Onions may give you something to cry about when you’re dicing and slicing the bulbs, but the tears you cry should always be for happiness and health. This vegetable comes in many varieties, each with its own flavor and texture, making each one good for particular dishes. However, all provide health-benefiting antioxidants and vitamins B1, B6, and C!
The yellow onion is the most common onion people use because it becomes sweeter the longer you cook it, making it amazing for stir-fry dishes, onion rings, and French onion soup. I find that yellow onions, thinly sliced up, provide a powerful onion flavor for sandwiches and salads. Eating them regularly gives the body dietary fiber necessary for promoting digestive health and provides quercetin, a crucial nutrient for heart health. To pick the best yellow onions, make sure they are free from dark-brown spots and are firm in texture with a rich yellow color.
Red onions are sweet in flavor with a deep-red, purplish color, which makes them perfect for eating raw on salads, in sandwiches, and as is. Many people enjoy grilling them with meat or vegetable kabobs too. I really enjoy roasting and serving them up over steaks or burgers. Red onions contain high amounts of allicin and chromium, which are antioxidants that prevent, reduce and relieve inflammation in the body while acting as natural antihistamines to fight off allergy symptoms. To pick the best red onion, look for deep-red, purplish skin and firmness.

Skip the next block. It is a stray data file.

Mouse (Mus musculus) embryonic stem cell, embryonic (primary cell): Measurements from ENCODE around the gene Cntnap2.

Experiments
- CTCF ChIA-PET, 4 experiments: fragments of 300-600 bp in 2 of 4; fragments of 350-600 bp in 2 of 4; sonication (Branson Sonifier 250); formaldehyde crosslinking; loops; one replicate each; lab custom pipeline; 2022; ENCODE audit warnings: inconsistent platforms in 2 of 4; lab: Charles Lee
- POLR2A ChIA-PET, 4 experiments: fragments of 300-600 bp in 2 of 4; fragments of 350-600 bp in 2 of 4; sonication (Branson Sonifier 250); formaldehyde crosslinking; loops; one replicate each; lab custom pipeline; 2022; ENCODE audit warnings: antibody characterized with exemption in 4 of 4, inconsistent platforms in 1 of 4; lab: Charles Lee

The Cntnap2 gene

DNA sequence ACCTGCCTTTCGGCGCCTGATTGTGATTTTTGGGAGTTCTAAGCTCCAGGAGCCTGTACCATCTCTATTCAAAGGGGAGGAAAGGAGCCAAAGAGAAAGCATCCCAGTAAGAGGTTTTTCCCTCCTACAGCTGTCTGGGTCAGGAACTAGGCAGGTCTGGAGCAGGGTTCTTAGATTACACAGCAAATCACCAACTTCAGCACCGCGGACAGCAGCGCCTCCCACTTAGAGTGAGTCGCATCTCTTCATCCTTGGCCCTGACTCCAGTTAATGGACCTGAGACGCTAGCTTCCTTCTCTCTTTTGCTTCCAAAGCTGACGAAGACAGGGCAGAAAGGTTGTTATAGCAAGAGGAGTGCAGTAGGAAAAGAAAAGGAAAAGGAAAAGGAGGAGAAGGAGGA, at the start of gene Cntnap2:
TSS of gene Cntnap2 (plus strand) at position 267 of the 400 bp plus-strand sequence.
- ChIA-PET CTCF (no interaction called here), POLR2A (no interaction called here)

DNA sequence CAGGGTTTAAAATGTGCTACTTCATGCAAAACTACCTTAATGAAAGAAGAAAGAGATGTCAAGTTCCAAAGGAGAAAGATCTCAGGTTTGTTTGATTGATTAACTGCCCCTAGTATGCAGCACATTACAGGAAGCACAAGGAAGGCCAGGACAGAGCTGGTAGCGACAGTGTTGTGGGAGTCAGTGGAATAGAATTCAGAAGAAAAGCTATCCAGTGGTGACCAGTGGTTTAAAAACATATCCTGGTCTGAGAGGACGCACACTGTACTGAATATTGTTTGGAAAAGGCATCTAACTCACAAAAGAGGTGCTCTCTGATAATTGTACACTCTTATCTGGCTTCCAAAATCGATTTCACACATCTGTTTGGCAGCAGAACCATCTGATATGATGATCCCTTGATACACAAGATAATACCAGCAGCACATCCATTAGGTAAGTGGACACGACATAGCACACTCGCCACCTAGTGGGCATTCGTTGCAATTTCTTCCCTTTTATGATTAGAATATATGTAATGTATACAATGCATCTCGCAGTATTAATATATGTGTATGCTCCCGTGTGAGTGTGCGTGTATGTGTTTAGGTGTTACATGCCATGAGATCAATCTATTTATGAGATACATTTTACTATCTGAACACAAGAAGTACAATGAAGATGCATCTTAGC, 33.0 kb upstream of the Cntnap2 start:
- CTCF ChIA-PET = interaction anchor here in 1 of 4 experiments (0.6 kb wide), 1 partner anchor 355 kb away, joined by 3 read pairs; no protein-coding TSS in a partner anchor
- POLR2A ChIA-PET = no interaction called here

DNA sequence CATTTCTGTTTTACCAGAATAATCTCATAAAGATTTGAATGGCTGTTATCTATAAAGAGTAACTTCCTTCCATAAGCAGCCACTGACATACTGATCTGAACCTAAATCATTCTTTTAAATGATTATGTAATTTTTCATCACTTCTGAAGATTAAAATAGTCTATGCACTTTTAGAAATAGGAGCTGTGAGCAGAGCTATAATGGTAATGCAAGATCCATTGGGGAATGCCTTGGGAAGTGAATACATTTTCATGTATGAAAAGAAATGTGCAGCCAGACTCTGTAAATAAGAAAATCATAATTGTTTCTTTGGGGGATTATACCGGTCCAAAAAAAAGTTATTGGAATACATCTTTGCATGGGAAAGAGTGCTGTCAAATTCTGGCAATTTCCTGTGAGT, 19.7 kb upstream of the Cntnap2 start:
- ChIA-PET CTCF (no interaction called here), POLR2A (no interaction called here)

White onions have a mild onion flavor, making them wonderful for raw salads, sauces, and Mexican cuisine dishes. When cooked, they caramelize into sweet tenderness, which makes them great for all kinds of dishes. This particular onion contains antibacterial properties, and many people use them to help fight the common cold, the flu and ear infections. To find the one with the best flavor and texture, I recommend making sure they are free from brownness and mushiness and have a strong, white color and firm texture to ensure crispness.
Cipollini Onions are bulbs of the grape hyacinth and taste like onions. The flesh is a slight yellowish color and the skins are thin and papery. These are sweeter onions, having more residual sugar than garden-variety white or yellow onions, but not as much as shallots. Cipollinis are small and flat and the shape lends them well to roasting. They can be used as an appetizer or vegetable.
Shallots are considered members of the onion family, but are smaller than onions and look more like garlic. Inside, they are sectioned into cloves like garlic. Shallots are strong, rich-tasting and reminiscent of both onions and garlic.
Green onions or scallions are milder tasting than large bulb onions. They are small, with a not fully developed white bulb end with long green stalks. Both parts can be eaten. People often eat them raw and they can enhance a number of different recipes.
Leeks are root vegetables that look similar to onions. They are much milder but their taste is like onions but not overpowering. The leek is related to both the garlic and the onion with broad, flat, dark green leaves that wrap tightly around each other.
As one of the premier fruit and vegetable markets in the Metro Detroit area, Nino’s carries fresh onions, imported from Georgia, and California, at different times throughout the year. In fact, we carry many different varieties, including sweet, red, white, green and knob onions, just to mention a few.
Stop into Nino’s today for your pick of fresh onions, and be sure to try them out in the delicious recipes below! And if you need some additional information checkout Chef Pete’s blog.